The goat Heidrun grazes on the gold-covered roof . She gives the warriors that delicious drink in inexhaustible abundance, which preserves their heroic nature. The goat feeds on the tree of life, the world ash. Nobody knows how far the roots of the world ash ( Yggdrasil ) flow. Iron and fire have always been unable to harm the ash. The crown is very high and covered in soft mist. The dew that arises moistens the valleys. The lively spring of the Norn Urd sprouts at the feet of this mighty tree. The squirrel Ratatöskr lives, plays and terrorizes in the branches of the ash .

Around the hallowed halls lie the houses and properties of the remaining gods: Thor's Thrúdheim with his house Bilskirnir , Baldur's house is called Breidablik .


The only warrior who, according to legend, ever managed to leave Valhalla again after his death was the shining hero Helgi . When Helgi is buried in his mound of death, Odin takes him out of his earthly being and awards him with a favor like never before. On the ground, the maid of Helgi's beloved Sigrun sees Helgi, who is badly bleeding and wounded, riding past his burial mound. He tells her that if her mistress wishes he will return to his burial mound the next day. He sends the maid with the customer to her mistress. The next day Sigrun went to her lover's burial chamber, and the maid was right. She falls around her lover's neck full of joy, and the former couple spends one last intimate night of love before the lover returns to Valhalla at dawn, before the first cock-crow can be heard in Asgard.

See also


  • Ludwig Buisson : The picture stone Ardre VIII on Gotland. Series: Treatises of the Academy of Sciences in Göttingen, Philological-Historical Class, Third Part No. 102. Göttingen 1976
  • Grettis saga: The story of the strong Grettir, the outlaw. In: Thule Collection, Vol. 5 Düsseldorf, Cologne 1963.
  • Gutalag och Gutasaga , utg. Af Hugo Pipping, København 1905–1907 (Samfund 33)
  • Sögubrot af Fornkonungum . In: Sögur Danakonunga , udg. av C. af Petersens and E. Olson, København 1919-1925 (Samfund 46.1). Danish translation: C. Ch. Rafn, Nordiske Kaempe-Historier , Vol. III (1824).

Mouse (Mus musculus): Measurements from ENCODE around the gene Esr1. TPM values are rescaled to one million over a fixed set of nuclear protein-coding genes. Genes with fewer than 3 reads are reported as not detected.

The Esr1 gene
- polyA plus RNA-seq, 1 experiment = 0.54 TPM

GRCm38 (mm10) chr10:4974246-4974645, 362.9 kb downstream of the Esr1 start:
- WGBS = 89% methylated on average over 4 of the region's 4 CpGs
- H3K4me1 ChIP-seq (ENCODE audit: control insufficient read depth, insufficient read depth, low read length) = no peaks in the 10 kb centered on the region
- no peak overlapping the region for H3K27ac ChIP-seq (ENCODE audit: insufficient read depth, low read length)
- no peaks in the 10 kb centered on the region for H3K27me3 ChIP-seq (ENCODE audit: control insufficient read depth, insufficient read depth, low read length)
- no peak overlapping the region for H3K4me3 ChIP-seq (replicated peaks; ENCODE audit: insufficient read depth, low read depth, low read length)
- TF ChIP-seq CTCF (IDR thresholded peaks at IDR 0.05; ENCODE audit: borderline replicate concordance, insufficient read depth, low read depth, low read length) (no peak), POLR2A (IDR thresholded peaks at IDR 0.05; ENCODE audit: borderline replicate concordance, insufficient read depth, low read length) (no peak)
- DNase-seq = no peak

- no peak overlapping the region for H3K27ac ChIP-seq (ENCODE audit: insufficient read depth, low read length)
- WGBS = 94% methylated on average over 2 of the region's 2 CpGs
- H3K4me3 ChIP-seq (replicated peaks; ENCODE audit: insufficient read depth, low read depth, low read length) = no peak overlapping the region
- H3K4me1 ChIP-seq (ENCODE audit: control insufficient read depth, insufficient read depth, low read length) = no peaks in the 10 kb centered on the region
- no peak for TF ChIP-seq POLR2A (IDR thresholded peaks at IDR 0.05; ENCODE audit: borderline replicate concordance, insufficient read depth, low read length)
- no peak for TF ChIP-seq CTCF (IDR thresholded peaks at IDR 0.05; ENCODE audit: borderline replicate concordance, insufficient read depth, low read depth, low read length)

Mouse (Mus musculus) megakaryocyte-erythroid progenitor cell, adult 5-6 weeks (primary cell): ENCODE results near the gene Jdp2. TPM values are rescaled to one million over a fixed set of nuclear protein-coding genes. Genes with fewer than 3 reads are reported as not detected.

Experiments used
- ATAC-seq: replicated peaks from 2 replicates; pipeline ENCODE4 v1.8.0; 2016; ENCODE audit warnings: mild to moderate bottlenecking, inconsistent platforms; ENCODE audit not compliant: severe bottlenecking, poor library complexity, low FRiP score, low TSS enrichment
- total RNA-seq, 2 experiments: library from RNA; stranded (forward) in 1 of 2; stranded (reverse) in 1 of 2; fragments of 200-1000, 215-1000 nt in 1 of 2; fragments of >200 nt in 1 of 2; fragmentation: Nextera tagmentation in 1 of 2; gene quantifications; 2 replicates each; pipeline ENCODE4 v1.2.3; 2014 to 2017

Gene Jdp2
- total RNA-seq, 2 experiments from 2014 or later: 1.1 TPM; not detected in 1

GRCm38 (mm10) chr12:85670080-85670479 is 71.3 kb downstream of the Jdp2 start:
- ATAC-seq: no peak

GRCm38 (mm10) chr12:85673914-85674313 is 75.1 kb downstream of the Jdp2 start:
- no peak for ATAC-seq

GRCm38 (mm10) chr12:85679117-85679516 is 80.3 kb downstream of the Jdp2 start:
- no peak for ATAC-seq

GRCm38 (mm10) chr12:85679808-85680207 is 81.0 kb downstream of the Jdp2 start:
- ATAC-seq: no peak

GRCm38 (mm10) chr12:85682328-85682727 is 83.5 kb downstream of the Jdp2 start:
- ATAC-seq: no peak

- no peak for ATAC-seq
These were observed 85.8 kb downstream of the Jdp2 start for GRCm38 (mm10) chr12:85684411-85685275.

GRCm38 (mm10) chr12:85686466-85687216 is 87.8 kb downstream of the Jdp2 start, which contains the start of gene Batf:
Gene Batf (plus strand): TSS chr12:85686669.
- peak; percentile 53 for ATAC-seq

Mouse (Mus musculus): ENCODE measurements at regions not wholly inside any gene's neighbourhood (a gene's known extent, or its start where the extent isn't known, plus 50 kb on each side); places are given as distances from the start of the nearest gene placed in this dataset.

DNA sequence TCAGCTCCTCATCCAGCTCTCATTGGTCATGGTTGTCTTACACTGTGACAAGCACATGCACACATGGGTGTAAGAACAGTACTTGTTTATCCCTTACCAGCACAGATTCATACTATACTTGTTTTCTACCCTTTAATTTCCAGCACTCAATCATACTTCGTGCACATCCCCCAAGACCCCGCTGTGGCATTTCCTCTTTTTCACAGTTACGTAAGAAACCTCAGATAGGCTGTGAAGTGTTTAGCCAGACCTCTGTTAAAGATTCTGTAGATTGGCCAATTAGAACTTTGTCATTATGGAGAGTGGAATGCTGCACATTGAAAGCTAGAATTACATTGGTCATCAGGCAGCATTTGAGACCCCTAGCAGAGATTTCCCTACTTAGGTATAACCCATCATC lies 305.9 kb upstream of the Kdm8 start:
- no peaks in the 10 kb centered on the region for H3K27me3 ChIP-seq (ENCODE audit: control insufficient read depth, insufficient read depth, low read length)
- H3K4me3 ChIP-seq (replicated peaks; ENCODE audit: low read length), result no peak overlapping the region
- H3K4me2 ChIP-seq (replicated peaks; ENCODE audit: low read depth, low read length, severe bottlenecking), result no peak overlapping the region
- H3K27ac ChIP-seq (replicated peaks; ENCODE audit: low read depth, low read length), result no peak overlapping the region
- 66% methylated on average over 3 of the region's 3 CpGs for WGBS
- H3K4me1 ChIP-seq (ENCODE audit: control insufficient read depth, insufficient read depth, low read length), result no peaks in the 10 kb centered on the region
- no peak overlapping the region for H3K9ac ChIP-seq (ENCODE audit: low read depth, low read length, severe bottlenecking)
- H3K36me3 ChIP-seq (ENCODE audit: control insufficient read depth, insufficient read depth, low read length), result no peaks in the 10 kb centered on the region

• Saxo Grammaticus, Gesta Danorum , rec. et ed. J. Olrik et H. Ræder, Vol. I (1931), Lib. VII, cX; Lib. VIII, c.IV.
  • H. Uecker: The old Norse funeral rites in literary tradition (Diss. Munich 1966).
  • Gustav A. Ritter: Walhalla and Olymp ; Merkur Verlag (ca.1900)

Individual evidence

  1. Alexander Jóhannesson, Icelandic etymological dictionary p. 164.
  2. This is the keyword in the German dictionary , the most commonly used form in poetry.
  3. ^ The younger Edda, p. 221, Str. 231
  4. Eyrbyggja saga: "Thorolf Helgafell (Heiligenberg) named this hill and believed that he would go into it when he died, and so did all relatives on the headland." And later: "One autumn evening the shepherd wanted Thorsteins north of Helgafell drive the cattle home. Then he saw the hill open on the north side. He saw great fires in the hill, and heard from it a cheerful noise and the sound of horns. And when he listened carefully to see whether he could distinguish a few words, he heard how they greeted Thorstein and his companions and said that he would soon be sitting on the high seat opposite his father ... "
  5. Gretti's saga, Chapter 18.
  6. Sögubrot af Fornkonungum, pp. 1–25.
  7. Saxo Grammaticus, Gesta Danorum, Lib. VII, cX, l ff. (Pp. 206 ff.); Lib. VIII, c.IV, 1 ff. (P. 217 ff.)
  8. ^ Gesta Danorum Lib. I, c. VIII, 31
  9. Gylfaginning chapter 49
  10. Roesdahl sees here a connection to the rich graves of distinguished warriors with weapons and equipment. Else Roesdahl: Nordisk førkristen religion. Om kilder og metoder . In: Nordisk Hedendom. Et symposium. Odense 1991, pp. 293-301, 295.
  11. Buisson p. 100 ff.
  12. Horst Zettel: The image of the Normans and the Norman incursions in West Franconian, East Franconian and Anglo-Saxon sources from the 8th to 11th centuries . Munich 1977, pp. 148-152.